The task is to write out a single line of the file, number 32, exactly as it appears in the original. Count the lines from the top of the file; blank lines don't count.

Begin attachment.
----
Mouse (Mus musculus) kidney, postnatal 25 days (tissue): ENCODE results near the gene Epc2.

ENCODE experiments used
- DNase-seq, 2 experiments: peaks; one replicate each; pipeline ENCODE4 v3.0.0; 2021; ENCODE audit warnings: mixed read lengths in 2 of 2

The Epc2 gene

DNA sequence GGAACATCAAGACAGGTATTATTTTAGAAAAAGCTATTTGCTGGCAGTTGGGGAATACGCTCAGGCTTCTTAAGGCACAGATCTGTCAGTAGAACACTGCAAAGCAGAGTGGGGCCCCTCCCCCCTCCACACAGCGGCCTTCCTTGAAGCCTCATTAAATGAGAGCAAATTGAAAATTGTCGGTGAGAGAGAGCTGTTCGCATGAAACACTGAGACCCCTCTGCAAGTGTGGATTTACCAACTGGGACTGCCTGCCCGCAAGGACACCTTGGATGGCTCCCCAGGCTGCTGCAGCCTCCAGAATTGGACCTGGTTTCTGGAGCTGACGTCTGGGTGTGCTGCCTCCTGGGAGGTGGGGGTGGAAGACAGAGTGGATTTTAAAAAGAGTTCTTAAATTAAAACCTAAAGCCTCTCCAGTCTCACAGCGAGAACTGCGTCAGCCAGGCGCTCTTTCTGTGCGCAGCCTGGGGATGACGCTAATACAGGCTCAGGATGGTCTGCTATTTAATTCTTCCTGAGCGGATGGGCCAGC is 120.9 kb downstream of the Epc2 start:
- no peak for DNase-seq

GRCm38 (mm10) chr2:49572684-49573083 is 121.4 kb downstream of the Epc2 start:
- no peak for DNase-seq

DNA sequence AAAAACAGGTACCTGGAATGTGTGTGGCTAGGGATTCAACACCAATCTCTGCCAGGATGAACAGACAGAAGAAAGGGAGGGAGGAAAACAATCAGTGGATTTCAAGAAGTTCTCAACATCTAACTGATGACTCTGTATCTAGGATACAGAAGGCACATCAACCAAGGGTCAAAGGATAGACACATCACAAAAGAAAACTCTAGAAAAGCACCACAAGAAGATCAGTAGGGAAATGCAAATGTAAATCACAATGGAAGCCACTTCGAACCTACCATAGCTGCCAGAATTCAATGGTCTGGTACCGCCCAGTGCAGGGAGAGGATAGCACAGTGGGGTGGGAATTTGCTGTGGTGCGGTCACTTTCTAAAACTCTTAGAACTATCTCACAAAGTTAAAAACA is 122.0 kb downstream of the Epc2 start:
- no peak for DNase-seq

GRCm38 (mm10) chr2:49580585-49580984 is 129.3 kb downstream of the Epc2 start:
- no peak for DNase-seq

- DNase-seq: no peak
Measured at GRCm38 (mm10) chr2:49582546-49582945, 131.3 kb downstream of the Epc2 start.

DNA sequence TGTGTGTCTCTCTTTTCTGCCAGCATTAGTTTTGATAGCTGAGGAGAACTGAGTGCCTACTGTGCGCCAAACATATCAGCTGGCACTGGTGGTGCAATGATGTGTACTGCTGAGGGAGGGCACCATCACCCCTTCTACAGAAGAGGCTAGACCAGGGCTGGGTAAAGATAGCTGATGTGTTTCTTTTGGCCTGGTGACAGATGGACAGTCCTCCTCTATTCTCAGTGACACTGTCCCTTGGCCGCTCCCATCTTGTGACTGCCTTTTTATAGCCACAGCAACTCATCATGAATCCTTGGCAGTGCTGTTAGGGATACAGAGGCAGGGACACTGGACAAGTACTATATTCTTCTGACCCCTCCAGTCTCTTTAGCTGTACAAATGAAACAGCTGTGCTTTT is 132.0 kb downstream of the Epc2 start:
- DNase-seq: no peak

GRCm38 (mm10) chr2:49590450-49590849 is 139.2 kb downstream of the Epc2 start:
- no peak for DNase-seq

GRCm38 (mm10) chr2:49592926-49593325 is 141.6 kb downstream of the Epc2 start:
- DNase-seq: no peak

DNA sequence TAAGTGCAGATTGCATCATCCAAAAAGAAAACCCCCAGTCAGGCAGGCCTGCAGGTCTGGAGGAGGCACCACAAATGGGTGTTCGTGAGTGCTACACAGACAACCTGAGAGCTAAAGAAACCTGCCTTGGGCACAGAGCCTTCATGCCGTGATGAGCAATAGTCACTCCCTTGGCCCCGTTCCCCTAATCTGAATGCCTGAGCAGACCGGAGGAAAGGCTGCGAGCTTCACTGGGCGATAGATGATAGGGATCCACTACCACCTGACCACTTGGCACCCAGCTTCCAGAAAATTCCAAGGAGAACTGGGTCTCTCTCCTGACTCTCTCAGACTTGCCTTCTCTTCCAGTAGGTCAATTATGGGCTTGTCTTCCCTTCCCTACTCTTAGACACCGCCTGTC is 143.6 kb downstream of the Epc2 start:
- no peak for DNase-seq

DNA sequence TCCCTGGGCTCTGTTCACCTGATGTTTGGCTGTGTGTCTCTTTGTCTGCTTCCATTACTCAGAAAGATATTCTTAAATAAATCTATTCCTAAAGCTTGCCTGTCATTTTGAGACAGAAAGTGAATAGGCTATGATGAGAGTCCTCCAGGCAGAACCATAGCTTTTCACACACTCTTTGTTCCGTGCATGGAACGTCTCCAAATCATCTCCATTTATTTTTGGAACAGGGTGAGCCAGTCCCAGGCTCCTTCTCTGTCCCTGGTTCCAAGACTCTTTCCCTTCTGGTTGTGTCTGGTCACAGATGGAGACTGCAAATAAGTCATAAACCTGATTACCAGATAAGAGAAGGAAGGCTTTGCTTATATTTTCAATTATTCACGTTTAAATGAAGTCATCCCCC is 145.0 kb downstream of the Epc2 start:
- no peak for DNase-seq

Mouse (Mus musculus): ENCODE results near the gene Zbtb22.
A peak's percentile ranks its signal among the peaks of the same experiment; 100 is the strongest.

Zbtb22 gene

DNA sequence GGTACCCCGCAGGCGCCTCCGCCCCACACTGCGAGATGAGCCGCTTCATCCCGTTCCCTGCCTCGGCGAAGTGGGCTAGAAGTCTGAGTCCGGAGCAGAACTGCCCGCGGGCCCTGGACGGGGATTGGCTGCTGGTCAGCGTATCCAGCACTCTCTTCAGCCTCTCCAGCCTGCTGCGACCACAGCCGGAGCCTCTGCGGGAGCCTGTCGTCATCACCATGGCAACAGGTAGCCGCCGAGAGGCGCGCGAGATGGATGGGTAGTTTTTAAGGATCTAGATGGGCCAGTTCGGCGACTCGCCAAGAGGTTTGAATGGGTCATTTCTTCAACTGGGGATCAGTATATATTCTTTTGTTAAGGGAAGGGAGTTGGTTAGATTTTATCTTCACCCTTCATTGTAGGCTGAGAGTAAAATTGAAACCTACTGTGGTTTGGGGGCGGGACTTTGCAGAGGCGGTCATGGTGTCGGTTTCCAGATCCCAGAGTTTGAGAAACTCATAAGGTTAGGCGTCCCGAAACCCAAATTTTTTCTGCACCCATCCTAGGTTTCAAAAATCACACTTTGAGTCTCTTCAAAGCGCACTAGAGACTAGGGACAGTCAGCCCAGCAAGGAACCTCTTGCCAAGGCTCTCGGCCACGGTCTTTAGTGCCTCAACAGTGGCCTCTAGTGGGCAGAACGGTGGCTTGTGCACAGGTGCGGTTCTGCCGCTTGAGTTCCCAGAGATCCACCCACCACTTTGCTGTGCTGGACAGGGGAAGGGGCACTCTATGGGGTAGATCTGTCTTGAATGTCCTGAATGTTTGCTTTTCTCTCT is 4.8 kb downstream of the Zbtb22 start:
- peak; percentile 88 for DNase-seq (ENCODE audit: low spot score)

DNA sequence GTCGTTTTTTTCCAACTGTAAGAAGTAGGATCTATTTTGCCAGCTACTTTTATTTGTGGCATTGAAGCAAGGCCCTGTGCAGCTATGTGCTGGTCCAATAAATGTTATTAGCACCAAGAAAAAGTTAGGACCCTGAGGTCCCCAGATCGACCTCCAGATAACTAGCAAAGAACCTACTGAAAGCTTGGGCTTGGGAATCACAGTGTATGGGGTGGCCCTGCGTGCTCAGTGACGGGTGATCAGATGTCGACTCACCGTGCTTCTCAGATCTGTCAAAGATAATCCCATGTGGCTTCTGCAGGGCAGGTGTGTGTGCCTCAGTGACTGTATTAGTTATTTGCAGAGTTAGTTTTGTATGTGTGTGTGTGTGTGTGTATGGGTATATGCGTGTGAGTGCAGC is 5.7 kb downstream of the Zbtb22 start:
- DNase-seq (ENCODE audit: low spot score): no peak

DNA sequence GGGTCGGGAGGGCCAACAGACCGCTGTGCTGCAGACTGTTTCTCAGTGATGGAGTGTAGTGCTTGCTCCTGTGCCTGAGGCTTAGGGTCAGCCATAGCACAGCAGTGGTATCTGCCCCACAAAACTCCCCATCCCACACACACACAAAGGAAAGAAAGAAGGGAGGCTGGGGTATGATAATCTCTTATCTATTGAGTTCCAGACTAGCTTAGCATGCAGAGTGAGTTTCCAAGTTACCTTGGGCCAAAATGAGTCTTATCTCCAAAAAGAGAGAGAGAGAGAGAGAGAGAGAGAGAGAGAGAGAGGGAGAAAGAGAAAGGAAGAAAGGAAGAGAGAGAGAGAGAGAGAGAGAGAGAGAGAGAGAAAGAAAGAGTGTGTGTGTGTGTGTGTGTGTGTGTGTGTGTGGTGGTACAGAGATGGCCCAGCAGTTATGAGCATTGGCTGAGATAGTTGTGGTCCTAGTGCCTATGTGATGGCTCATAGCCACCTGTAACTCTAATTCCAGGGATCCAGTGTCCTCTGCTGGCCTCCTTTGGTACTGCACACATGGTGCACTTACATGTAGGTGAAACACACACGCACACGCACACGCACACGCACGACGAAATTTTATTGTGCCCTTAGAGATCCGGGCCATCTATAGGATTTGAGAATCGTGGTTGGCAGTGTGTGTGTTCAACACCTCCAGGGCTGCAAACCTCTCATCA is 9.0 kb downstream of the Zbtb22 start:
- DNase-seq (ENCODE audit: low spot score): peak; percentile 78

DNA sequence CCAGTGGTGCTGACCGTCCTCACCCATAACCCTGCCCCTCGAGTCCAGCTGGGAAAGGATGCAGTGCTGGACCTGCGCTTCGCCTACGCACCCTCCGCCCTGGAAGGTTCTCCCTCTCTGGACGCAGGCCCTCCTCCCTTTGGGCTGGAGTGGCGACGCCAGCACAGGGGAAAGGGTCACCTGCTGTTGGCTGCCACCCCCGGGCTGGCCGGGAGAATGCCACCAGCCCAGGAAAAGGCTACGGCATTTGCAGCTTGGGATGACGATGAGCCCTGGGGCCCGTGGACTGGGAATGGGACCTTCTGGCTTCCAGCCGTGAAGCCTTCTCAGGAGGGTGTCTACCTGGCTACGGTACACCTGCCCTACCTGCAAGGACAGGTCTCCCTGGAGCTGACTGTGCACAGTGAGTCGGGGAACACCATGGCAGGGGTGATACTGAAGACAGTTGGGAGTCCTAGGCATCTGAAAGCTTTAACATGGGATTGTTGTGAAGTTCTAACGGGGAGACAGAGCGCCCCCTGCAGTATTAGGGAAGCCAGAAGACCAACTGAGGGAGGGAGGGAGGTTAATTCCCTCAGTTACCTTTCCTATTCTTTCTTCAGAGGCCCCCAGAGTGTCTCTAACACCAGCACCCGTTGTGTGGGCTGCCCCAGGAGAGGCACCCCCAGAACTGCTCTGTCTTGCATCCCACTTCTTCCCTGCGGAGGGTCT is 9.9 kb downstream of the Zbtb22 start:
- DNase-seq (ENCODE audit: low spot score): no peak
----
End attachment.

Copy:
DNA sequence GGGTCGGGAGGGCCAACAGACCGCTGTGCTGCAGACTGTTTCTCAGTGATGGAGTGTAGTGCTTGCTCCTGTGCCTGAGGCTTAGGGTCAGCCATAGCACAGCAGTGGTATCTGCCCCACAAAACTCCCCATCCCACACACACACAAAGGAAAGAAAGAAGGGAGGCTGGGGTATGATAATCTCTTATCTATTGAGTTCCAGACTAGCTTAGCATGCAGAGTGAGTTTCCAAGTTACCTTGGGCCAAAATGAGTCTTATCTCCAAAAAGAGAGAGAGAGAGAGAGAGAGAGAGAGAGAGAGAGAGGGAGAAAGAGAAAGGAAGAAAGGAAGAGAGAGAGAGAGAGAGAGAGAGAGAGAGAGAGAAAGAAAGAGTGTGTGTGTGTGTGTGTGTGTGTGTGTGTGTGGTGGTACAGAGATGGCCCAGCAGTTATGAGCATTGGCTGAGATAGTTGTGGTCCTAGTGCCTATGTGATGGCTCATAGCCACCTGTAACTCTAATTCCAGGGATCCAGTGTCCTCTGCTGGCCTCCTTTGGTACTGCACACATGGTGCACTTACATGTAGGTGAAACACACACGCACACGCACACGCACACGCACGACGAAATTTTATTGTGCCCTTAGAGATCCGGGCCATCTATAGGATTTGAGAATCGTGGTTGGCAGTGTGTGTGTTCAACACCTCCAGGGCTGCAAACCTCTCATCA is 9.0 kb downstream of the Zbtb22 start: